What I gleaned about the story: Kameron McBride has just inherited an run down property on the edge of nowhere. But when she gets there, she’s going to find more trouble than just dry rot. There be evil in them thar hills.
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Note: The cover title is unreadable at thumbnail sizes due to the decorative font choice. I also had a minor problem with the wording. The common phrase is “Missing, presumed dead,” not assumed, so I kept trying to puzzle out the intended word play, but maybe there is none.
Analysis: There’s a sentence that begins: Once the good Lord took Miranda away… I read this as a speculation about the future, something that might happen soon, once that pesky Miranda has been dealt with. But it turns out it was a reference to the past—the old man’s life after the death of his wife. A past perfect would have cleared this right up. Ever since the good Lord had taken Miranda away… But as written, the temporal whiplash yanked me out of the story.
Note: There were other editorial head scratches in that same part of the text. One line read: It crossed his mind it might be his only friend… Huh? What kind of “it” can cross his mind and be his only friend? Turns out, each “it” was a reference to a different noun, which caused a minor stumble. There were a number of these low-grade grammatical joggles along the way. Most of them were not quite enough to disrupt me on their own, but authors need to know that, taken together, these are like background hiss on a recording. They’re persistent, they slowly wear on the audience’s attention, and they give the whole thing an air of the substandard. These are not the kinds of thoughts you want going through a reader’s head during those crucial first few minutes.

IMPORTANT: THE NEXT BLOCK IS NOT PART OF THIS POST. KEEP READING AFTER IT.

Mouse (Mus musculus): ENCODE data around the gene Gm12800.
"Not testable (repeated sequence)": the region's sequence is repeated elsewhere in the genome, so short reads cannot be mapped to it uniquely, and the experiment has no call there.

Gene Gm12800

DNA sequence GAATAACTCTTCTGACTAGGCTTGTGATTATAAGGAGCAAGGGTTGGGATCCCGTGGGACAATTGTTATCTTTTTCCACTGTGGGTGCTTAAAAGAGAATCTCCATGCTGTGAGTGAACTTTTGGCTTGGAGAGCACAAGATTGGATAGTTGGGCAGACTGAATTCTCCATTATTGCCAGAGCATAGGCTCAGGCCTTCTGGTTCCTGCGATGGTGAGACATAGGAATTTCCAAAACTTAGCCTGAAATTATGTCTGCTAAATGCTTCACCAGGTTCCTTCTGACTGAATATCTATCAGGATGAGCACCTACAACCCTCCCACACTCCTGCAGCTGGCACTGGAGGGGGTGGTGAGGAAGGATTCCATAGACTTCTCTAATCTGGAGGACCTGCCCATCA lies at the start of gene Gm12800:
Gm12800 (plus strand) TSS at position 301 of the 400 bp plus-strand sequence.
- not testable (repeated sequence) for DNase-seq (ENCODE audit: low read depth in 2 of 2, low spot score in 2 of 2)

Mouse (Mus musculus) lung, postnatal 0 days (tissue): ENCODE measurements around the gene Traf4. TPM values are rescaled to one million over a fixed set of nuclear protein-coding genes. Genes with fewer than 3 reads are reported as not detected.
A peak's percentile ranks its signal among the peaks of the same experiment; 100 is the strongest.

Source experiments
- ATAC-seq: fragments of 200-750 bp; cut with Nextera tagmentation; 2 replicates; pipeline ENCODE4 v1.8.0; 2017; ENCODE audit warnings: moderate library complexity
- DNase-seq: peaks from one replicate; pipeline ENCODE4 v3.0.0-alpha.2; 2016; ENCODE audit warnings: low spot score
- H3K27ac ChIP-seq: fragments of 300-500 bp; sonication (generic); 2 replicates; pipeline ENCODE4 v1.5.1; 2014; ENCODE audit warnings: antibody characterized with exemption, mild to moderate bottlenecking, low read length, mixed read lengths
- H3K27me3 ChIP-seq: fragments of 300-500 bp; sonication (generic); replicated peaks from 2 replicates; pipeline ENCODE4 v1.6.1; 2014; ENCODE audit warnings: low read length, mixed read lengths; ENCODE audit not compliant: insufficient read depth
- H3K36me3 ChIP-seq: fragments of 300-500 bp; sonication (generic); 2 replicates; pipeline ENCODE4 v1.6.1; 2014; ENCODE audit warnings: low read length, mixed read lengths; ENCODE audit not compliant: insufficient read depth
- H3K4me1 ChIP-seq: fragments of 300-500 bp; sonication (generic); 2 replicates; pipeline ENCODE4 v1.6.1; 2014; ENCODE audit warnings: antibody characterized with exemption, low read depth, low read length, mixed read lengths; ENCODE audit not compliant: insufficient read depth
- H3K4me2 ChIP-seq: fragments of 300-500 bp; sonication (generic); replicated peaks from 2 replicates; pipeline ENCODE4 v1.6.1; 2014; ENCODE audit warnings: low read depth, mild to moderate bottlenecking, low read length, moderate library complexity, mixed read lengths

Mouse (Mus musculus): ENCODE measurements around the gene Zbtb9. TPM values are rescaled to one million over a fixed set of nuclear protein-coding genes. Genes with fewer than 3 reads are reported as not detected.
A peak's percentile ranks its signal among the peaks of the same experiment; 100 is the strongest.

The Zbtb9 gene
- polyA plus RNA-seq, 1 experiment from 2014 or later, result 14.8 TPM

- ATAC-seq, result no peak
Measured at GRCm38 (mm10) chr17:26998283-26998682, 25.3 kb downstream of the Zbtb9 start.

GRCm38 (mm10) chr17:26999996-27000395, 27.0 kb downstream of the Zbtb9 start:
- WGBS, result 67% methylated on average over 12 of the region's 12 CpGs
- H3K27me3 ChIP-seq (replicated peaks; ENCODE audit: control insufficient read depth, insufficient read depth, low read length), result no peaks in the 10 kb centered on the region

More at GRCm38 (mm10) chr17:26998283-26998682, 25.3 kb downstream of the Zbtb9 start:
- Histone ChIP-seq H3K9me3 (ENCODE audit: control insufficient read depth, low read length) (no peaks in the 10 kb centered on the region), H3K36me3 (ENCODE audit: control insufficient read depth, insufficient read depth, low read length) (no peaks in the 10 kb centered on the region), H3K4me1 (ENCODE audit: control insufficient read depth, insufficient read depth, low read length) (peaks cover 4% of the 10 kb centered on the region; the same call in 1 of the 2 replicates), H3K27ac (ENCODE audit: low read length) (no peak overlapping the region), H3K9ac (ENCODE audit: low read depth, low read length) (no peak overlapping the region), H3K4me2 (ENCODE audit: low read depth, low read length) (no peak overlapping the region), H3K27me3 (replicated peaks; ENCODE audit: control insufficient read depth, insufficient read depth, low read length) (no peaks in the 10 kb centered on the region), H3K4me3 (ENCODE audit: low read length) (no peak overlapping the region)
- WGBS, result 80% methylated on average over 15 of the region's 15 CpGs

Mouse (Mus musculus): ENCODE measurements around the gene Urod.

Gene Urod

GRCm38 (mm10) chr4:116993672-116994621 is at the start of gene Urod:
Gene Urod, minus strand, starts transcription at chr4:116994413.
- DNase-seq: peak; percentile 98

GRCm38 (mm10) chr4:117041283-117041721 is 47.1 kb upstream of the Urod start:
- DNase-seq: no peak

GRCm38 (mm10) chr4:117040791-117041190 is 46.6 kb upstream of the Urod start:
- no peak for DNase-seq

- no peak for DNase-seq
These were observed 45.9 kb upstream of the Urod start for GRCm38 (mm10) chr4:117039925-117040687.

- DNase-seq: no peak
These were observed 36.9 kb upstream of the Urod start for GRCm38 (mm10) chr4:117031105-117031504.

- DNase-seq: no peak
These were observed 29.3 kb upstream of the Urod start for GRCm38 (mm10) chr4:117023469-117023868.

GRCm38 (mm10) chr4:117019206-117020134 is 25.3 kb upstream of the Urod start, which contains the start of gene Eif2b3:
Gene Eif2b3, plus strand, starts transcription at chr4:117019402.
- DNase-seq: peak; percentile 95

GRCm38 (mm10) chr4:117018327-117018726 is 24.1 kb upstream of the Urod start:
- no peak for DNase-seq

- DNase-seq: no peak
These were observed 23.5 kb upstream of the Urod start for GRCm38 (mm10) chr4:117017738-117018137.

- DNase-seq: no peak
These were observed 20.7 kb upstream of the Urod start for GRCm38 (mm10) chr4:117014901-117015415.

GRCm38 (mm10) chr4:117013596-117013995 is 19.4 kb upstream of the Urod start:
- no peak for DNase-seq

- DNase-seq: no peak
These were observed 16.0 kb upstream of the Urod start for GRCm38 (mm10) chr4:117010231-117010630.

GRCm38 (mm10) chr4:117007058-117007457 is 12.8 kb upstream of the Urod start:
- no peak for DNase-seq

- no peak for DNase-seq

Analysis: The opening chapter is a single short scene, set seven years in the past, and does not involve the protagonist. In short, it’s a prologue trying to sneak in using its big brother’s fake ID. So regardless of what the heading says, I’m judging it for what it is: a prologue. But unfortunately, this prologue conveys no information. An old man living alone on a farm is visited by some tough guys, who walk toward him menacingly. That’s it. And by now, you all know how I feel about informationless prologues.
Analysis: It was a minor issue during the faux-logue, but now it’s singing louder. She does this. She does that. She goes here. She goes there. Seeing it in yet another book reinforces my growing belief that declarative sentence parades are caused by a focus on the physical movements of a banal experience. In this case, the protag is simply entering her apartment—opening doors, pushing elevator buttons, etc.—with no exploration of her emotional state or any analytical commentary or analysis of the bigger picture. It’s just dragging me through an all-too-familiar experience with nothing for my conscious mind to grab hold of. And with no handle-holds for my imagination, I fall right out of the story.
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